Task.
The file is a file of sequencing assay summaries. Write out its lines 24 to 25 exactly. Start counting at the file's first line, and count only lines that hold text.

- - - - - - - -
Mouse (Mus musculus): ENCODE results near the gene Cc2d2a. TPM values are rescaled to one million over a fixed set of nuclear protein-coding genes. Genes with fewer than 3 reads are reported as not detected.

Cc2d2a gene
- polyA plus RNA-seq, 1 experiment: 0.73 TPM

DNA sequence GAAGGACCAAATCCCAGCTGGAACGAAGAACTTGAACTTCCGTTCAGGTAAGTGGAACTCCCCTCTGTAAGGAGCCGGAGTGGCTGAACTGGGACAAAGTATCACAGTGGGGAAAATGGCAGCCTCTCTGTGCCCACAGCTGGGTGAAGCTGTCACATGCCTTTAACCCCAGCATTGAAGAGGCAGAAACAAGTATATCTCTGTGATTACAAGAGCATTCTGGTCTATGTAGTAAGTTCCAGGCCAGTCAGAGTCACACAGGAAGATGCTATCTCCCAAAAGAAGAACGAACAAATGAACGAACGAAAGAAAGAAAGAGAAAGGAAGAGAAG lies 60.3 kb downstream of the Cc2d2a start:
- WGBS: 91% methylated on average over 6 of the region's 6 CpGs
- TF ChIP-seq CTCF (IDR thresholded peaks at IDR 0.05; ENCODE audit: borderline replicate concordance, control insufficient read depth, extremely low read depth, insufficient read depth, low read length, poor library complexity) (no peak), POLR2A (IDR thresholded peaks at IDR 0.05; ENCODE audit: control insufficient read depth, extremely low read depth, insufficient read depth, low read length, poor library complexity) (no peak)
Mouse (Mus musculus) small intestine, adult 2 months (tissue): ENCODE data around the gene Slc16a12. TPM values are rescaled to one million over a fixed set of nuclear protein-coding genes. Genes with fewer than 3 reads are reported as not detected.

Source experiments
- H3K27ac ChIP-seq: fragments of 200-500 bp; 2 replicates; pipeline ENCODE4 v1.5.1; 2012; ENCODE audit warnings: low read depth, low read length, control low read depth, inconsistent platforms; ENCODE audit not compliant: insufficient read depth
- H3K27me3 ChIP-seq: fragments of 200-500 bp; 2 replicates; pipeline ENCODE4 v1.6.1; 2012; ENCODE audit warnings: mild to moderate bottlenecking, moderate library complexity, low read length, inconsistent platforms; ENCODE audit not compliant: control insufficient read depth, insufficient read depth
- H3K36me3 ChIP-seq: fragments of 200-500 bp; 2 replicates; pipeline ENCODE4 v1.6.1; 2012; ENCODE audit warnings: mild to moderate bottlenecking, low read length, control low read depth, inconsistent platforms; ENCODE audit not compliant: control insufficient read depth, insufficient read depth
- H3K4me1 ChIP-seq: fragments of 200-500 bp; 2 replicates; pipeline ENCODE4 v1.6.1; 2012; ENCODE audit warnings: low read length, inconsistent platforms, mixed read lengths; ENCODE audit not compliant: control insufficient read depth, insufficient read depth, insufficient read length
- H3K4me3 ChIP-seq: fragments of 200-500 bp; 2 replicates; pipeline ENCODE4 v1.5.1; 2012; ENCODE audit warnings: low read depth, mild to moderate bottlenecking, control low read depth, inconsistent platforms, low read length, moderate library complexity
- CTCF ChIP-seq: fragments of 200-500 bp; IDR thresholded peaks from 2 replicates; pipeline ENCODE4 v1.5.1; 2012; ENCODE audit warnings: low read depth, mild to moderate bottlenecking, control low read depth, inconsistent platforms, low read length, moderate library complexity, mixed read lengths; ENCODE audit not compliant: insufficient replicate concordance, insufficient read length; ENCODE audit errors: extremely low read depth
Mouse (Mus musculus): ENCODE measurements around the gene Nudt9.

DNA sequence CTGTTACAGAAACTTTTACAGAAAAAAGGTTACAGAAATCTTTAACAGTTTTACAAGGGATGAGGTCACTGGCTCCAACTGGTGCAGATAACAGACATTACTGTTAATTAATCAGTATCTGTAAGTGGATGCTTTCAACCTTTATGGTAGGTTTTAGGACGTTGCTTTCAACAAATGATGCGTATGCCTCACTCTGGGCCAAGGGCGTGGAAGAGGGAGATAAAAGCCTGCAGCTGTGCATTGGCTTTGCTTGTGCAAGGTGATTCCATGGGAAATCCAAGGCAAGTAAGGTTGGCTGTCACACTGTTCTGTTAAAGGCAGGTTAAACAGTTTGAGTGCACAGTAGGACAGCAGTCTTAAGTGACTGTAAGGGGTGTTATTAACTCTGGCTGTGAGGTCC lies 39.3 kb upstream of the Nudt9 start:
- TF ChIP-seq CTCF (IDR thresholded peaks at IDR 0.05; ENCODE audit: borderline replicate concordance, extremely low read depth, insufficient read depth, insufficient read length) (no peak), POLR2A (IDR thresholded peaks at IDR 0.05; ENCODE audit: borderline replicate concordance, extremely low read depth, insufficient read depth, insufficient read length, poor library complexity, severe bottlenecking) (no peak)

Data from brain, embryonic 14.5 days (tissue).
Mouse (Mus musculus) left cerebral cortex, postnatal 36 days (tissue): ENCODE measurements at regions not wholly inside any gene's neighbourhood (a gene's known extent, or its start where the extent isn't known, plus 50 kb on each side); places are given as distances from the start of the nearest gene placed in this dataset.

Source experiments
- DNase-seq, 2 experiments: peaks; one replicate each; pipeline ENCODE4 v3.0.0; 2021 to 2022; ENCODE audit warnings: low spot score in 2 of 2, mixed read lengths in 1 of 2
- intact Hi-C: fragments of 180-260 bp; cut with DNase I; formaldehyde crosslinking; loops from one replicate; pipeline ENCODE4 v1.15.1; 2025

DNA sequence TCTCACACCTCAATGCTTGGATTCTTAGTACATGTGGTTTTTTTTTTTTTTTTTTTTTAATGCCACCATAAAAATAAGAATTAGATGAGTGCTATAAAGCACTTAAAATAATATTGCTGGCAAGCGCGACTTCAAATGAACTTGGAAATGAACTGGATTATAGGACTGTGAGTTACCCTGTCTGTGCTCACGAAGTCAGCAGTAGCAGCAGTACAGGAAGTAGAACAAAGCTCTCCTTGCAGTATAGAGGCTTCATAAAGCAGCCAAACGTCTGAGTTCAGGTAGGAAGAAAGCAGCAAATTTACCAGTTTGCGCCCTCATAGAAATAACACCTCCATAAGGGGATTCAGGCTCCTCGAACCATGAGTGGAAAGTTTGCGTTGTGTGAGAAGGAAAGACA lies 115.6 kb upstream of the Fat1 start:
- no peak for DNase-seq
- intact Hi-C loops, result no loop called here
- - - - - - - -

- no peak for DNase-seq
- intact Hi-C loops, result no loop called here